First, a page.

Holcim’s investments in India will be about $1.6bn if the open offer succeeds or a little over $1bn if it fails, which is quite significant for a manufacturing, commodity business like cement. India will account for about 40 per cent of Holcim’s Asia Pacific capacity after the acquisition.
Holcim’s intentions from the beginning were quite clear; the Ambuja Cement Eastern and ACC stake acquisitions were just starters with the main target being GACL. The price paid for GACL is definitely stiff, with an enterprise value per tonne of US$200, making it the most expensive deal in India. But then it gets control over the best-managed cement company with enviable operating profit margins in a country where cement demand is expected to grow at a steady rate.
At what level Holcim ultimately consolidates its stake remains to be seen. Moreover, Gujarat Ambuja had an option to make Holcim buy its remaining 33 per cent stake in Ambuja Cement for Rs 1344 crore, which it is unlikely to exercise now.
The immediate effect of this deal is the raised asking price for other cement companies. This will make it more difficult for consolidation to happen unless bidders hike their prices. But the prospect of being dwarfed in the cement market may prompt some large companies to loosen their purse strings to increase capacities. The deal is unlikely to alter pricing power in the near future in the cement market, since the two parties were having a strategic relationship even earlier.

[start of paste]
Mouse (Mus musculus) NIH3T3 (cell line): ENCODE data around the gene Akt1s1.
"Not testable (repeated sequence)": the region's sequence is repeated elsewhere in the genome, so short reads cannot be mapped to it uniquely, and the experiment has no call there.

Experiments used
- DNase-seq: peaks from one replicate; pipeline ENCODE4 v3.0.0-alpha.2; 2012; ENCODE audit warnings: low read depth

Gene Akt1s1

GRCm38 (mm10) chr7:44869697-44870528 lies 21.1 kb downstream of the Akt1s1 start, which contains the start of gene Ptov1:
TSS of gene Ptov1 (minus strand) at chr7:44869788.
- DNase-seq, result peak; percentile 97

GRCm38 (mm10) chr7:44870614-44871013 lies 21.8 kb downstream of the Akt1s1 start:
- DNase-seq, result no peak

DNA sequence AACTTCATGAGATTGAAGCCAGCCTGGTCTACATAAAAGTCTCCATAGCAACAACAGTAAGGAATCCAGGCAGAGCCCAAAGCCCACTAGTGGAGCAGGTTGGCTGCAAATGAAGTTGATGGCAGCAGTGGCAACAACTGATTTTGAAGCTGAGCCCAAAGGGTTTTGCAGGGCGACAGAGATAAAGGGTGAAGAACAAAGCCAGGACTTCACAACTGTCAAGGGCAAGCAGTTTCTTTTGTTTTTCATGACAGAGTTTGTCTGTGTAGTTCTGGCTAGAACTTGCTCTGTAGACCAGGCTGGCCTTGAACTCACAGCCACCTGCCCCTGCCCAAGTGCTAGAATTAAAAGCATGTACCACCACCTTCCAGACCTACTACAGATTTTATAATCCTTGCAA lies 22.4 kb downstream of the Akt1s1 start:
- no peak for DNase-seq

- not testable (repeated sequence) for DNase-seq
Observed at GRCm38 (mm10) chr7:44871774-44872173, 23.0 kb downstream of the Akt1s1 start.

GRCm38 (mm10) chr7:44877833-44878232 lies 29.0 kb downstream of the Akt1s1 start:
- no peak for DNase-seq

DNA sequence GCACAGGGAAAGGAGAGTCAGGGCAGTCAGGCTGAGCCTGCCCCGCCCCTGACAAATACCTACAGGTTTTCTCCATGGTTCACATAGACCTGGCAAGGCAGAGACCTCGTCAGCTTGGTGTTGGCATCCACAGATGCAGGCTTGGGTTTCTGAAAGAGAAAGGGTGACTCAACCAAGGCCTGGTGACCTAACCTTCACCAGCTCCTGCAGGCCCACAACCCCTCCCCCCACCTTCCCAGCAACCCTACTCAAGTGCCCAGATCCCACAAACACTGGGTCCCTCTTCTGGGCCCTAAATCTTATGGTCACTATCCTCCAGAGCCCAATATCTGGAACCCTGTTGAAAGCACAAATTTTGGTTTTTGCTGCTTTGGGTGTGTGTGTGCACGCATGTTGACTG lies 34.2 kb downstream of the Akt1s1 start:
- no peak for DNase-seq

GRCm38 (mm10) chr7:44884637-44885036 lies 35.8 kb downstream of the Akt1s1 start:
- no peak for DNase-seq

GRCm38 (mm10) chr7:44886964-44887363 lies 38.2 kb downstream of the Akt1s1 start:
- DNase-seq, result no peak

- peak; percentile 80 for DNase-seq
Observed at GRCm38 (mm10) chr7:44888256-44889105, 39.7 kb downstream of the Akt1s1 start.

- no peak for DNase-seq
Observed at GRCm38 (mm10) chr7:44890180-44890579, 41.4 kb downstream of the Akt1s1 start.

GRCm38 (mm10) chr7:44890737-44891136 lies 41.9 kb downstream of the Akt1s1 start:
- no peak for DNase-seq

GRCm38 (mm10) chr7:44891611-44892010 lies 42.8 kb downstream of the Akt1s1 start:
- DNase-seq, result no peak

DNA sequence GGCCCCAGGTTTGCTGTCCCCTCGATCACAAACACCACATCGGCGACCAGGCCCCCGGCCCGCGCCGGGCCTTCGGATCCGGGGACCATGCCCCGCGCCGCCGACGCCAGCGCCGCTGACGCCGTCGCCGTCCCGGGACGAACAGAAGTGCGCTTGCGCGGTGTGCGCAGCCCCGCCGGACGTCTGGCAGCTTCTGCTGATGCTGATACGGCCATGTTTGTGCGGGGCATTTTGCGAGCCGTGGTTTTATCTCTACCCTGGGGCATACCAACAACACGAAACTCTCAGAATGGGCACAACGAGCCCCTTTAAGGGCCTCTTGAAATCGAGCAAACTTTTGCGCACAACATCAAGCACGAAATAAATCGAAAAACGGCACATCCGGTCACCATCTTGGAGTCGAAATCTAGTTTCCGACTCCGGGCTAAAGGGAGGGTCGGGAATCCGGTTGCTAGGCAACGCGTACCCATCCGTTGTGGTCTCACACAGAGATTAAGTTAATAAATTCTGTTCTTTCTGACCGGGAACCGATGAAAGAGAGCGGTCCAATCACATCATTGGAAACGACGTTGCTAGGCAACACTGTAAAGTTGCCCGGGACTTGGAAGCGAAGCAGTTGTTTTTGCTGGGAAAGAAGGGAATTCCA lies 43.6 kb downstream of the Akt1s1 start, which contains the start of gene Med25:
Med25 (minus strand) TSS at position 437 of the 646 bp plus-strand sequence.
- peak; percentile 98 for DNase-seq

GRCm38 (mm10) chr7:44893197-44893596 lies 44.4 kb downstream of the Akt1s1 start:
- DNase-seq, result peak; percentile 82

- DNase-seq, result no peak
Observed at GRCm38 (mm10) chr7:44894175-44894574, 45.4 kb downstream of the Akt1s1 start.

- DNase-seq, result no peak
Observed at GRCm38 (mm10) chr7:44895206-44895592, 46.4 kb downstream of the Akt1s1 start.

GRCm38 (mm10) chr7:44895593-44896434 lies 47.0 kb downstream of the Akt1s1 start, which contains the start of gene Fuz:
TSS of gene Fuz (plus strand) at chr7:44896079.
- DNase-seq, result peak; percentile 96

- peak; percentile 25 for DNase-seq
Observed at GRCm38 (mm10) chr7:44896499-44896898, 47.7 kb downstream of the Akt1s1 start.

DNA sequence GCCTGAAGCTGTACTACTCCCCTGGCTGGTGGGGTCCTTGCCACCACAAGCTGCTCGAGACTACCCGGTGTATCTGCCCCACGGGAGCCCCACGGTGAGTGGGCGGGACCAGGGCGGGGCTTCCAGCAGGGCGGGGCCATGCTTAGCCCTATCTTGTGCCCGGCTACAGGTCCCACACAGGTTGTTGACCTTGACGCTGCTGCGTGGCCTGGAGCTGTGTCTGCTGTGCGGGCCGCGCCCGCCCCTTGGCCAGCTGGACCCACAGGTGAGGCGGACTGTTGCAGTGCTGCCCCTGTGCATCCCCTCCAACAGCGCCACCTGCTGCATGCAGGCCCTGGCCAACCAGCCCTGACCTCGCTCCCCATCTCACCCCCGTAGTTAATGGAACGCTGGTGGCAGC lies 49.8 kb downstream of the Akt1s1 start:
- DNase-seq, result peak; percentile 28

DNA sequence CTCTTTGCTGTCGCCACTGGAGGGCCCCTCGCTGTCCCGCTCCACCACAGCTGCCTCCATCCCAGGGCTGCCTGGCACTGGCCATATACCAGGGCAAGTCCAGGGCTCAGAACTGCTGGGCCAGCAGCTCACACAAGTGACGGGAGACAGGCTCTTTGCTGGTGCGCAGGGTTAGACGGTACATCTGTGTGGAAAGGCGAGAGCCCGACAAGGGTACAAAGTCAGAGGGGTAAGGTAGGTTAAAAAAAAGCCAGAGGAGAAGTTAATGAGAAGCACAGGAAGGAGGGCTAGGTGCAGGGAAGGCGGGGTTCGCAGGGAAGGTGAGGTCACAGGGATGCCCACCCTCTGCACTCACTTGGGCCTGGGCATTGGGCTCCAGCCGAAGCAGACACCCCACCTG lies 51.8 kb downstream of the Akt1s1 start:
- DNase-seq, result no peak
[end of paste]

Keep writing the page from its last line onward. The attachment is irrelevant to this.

With 34Mt of cement capacity under its belt, Holcim becomes the largest cement player in India with a dominant position in all markets, except the South.
Even under separate companies, all the companies are likely to operate as one entity to leverage on economies of scale. Whether it maintains three operating companies in India remains to be seen and over a period of time, one can expect Holcim to consolidate (original report by Ravi Ananthanarayanan)